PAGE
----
Fear and Parenting: There’s Always Something to Worry About

If you don’t worry about your children, skip this article.

“We are not safe” screamed a headline in 2004 (a headline that referred to the final report of the 9-11 commission). I was on vacation with my family when that headline was published, and I had three immediate reactions as a parent. First, I wondered, momentarily, if I could keep my children close and protect them from any harm that might come their way. Second, I wondered how I could protect my children from hearing and internalizing too much of the news. Finally, I wondered how such a dose of national anxiety would affect my children’s still developing sense of initiative and independence. For me, there has never been a shortage of things to worry about as a parent.
I have been thinking a lot about what it might be like to grow up during this period of history. News, information, warnings—we know much about the dangers in the neighborhood, city, state, country, and world that our families live in. If it makes you want to figure out how to protect your children, that’s understandable. I hope for children to have caring adults in their lives—adults who will interpret risk for the very youngest child, help children assess risk for themselves as they grow older, and support appropriate risk-taking for all ages.
It is our adult role to protect children. However, our task, as parents or teachers of young children, is to be protective and to, simultaneously, manage our protectiveness in two ways: 1) in ways that give children experience with manageable challenges and 2) in ways that don’t interfere with development. In Erik Erikson’s theory about child development, positive developmental outcomes for children from birth through elementary school result in trust, autonomy, initiative, and industry. Can over-protectiveness get in the way of these positive developmental outcomes? In my mind, yes. In our quest for protecting children from uncomfortable situations, we can prevent them from development self-soothing abilities as infants, and in later childhood, from identifying and standing up for what is important to them and feeling pride in taking on a challenge and succeeding.
I was very lucky to have been in the right place at the right time to get a turn with a parenting book, Free Range Kids: Giving Our Children the Freedom We Had Without Going Nuts with Worry by Lenore Skenazy. A school parent had mentioned the book to me. When it appeared in my mailbox, I wondered if I would really take the time to read it. After all, I’ve read a lot of parenting books, my kids are older now, I’m kind of busy, and I can barely keep up with my book club reading. I thought I’d skim it and return it—but I ended up reading every word and taking two pages of notes from it.
Of course, most of the children at The Children’s School are very young and need consistent supervision. There is much for young children to learn about being safe. And, we’ve all know children who were described by their parents as “fearless.” However, Skenazy promotes knowing your children well, listening to your children, and giving them (teaching) the tools they need to be safe—advice I think is healthy and worth listening to.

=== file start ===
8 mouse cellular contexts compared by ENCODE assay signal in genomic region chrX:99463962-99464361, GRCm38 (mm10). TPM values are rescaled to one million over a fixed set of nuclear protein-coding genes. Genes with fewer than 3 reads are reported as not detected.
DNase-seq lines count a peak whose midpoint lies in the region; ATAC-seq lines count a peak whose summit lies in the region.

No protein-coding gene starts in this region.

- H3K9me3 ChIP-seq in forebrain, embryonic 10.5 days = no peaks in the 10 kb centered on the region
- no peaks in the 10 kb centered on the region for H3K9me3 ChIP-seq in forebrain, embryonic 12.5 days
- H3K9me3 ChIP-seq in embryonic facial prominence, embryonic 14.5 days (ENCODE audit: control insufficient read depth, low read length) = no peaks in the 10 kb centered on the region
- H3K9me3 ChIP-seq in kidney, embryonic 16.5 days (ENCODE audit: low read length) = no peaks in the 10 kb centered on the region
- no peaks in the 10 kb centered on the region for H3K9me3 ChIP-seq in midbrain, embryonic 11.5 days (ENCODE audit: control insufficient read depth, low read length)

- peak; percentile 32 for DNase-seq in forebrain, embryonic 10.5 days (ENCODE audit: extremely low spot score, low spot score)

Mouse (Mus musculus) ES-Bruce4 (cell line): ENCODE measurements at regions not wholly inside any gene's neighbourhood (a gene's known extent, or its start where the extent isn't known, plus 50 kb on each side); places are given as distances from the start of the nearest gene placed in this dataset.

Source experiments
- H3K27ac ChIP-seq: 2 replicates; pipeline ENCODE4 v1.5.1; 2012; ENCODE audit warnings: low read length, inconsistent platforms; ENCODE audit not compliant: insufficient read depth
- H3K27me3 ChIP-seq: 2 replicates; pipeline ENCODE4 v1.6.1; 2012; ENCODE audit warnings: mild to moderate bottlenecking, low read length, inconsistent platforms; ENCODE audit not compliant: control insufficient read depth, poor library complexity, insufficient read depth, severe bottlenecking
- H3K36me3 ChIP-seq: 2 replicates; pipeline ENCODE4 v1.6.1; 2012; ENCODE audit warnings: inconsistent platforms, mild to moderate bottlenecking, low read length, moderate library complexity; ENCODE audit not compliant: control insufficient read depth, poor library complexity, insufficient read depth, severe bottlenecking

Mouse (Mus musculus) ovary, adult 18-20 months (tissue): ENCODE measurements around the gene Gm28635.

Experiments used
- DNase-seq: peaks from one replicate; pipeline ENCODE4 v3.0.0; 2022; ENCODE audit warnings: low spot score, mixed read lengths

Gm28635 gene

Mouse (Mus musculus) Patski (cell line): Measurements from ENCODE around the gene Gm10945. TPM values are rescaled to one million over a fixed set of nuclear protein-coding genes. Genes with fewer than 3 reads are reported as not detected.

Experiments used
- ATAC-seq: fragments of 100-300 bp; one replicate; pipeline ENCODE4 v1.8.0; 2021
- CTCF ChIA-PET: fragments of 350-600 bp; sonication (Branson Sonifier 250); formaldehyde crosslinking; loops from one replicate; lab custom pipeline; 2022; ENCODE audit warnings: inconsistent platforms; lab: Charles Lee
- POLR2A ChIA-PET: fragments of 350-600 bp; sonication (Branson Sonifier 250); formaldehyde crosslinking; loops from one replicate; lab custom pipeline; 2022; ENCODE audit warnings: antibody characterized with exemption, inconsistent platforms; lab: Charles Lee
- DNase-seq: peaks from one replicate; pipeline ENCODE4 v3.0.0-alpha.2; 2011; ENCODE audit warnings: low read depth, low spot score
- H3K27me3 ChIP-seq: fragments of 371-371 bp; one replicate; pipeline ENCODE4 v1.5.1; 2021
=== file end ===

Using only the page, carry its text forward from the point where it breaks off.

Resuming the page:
I’d add to her lists of advice this one: know yourself and think about your parenting decisions. I think protectiveness works best for children when there is a general sense of it about much, and a heightened sense of it in only a few areas. These heightened areas of concern can be very personal. When my children were little I was concerned about mouth injuries. That’s the thing I didn’t want my children to experience more than any other injury. Both children walked around with bumps on their foreheads for a year during toddlerhood and skinned knees during preschool years and I was ok. But faced with mouth injuries or the potential for them, I became uncharacteristically concerned—and probably a bit unreasonable my friends might tell you.
I doubt this insightful author would totally shame me for having felt this way—but she does encourage us to begin to “renormalize” childhood. That means giving up the sense that we have to have control over all our children’s experiences and do too much for them—denying them the opportunity to develop the confidence and independence that comes from having experiences—even some unpleasant ones.
Fears are a natural part of growing up and being grown up—having them, facing them, hanging on to a few, and letting go of many with more knowledge and experience. In 2004, when my children were much younger, I thought I’d get over that sense of worry that I experienced when I was reading that alarming headline. It doesn’t go away, but it changes as children grow up into teenage and adult lives: from walking home from school alone to riding bikes in the street and from running in the foothills to driving away from the house for the first time alone.
Cautiously releasing children to experience the bigger world—it’s one of the scariest and most necessary thing we can do for children.